If Olmert was surprised at this outcome, he shouldn't be. It's just the latest in a long string of failed U.N. initiatives emanating from the most expensive debating club on the planet. Since Israel withdrew its forces from Lebanon on May 24, 2000, there have been 40 U.N. Security Council Resolutions on "the situation in the Middle East" -- an average of oneevery two months. This year there havealready been six -- and none of them are worth the paper they are printed on to Hezbollah -- or their masters in Tehran.
As Tom Kilgannon points out in his new book, "Diplomatic Divorce: Why America Should End Its Love Affair With the United Nations," the UNIFIL contingent now being so highly touted in the big blue building in Turtle Bay was established by U.N. Security Council 425 in 1978 "for the purpose of confirming the withdrawal of Israeli forces, restoring international peace and security and assisting the government of Lebanon in ensuring the return of its effective authority in the area." Like so much else of what the United Nations does, it has been a miserable, impotent failure.
Based in Naqoura, Lebanon and commanded by French Maj. Gen. Alain Pellegrini, UNIFIL did indeed accurately report on the Israeli withdrawal -- but did nothing to stop Iran and Syria from turning Hezbollah into the best-armed terrorist force in the world. With an annual budget of $97.5 million and contingents from China, Ghana, India, Ireland, Italy and Poland, the blue helmets turned a blind eye to tens of thousands of Iranian weapons, rockets, anti-tank mines and missiles being trucked across the Syrian border into the Biqa' Valley and offloaded from ships in Hezbollah-controlled Lebanese ports like Tyre. A month into a shooting war, the United Nations has yet to condemn Syrian and Iranian complicity in the carnage.
For proponents of "multilateralism," the present conflict has been a missed opportunity to prove that the "international community" could respond in a coherent, forceful manner to a serious threat to peace. Unprovoked aggression, like the Hezbollah attacks that precipitated the present conflict, is after all, the raison d'etre for which the United Nations was created. Yet, the same day the bodies of Iranian Revolutionary Guards were found among dead Hezbollah terrorists, a French Foreign Ministry spokesman proclaimed, "Iran is a stabilizing factor in the Middle East."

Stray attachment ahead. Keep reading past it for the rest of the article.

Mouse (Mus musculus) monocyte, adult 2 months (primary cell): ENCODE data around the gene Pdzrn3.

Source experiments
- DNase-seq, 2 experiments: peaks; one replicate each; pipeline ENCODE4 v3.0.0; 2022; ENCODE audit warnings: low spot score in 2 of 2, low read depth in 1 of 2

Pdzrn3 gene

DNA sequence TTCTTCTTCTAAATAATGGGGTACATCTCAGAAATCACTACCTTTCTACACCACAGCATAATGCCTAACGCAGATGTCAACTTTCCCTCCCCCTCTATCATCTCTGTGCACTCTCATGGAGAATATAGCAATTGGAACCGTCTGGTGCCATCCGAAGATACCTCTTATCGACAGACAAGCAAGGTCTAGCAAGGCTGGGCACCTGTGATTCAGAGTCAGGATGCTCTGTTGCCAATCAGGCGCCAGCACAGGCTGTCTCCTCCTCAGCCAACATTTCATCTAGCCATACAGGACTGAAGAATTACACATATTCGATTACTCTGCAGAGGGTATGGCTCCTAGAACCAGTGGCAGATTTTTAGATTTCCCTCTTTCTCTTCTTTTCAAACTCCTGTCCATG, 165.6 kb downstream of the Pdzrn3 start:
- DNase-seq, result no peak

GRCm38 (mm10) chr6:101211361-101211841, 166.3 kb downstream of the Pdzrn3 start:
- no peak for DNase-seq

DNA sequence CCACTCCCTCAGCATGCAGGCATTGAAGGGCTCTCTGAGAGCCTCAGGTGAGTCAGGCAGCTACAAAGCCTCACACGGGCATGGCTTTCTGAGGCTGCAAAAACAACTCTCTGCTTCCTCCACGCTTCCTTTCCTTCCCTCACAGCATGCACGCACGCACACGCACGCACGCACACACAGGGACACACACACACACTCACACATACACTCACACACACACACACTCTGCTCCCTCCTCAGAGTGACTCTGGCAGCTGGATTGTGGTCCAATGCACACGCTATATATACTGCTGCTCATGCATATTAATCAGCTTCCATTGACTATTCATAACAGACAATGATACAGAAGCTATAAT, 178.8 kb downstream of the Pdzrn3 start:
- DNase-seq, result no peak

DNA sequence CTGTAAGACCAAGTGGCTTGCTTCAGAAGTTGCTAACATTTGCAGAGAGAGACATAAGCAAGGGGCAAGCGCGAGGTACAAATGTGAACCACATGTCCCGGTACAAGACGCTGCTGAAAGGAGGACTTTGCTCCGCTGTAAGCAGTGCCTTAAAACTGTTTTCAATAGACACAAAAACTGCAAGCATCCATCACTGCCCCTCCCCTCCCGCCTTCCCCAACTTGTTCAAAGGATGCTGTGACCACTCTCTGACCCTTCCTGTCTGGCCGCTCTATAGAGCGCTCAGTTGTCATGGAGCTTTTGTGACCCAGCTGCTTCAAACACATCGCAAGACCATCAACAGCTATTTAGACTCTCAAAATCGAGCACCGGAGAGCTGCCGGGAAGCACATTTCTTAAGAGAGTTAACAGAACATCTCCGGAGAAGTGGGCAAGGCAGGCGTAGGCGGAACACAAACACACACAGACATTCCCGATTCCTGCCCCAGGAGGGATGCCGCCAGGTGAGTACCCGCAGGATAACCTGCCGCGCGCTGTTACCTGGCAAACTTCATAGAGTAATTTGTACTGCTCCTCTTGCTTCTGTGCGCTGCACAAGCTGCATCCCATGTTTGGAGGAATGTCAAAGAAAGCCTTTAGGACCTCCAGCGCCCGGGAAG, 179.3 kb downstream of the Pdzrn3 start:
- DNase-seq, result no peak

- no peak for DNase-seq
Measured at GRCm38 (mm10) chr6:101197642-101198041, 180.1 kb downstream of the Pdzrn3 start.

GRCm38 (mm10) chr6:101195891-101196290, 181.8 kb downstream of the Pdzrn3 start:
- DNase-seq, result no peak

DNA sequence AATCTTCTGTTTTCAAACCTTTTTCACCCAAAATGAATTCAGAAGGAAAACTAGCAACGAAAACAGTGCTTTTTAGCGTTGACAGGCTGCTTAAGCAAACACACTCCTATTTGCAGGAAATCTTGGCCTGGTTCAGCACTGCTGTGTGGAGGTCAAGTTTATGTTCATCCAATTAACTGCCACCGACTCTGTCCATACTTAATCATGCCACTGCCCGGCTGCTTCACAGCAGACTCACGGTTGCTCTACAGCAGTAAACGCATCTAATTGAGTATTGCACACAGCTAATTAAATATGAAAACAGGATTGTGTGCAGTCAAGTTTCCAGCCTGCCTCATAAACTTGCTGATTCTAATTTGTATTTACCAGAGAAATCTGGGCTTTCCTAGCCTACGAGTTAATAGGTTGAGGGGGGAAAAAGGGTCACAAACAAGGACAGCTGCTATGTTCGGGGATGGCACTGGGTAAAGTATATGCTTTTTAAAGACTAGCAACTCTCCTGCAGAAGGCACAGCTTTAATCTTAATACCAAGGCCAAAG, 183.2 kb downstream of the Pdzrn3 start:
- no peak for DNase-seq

Confronted with diplomatic dithering and "globalist" lunacy such as this, the Israelis have belatedly decided to do what could not be done in the corridors of confusion at the United Nations -- to crush Hezbollah's military power. It's likely to be a costly endeavor.
History and war are cruel pedants. Those who know too little of the former are likely to have too much of the latter. The Olmert government has learned the hard lesson that the United Nations can't be counted on in the clinch. Hopefully, as we gauge Iran's efforts to acquire nuclear weapons, Washington will come to the same conclusion.
Oliver North is a nationally syndicated columnist, the host of War Stories on the Fox News Channel, the author of the new novel Heroes Proved and the co-founder of Freedom Alliance, an organization that provides college scholarships to the children of U.S. military personnel killed or permanently disabled in the line of duty. Join Oliver North in Israel by going to www.olivernorthisrael.com.
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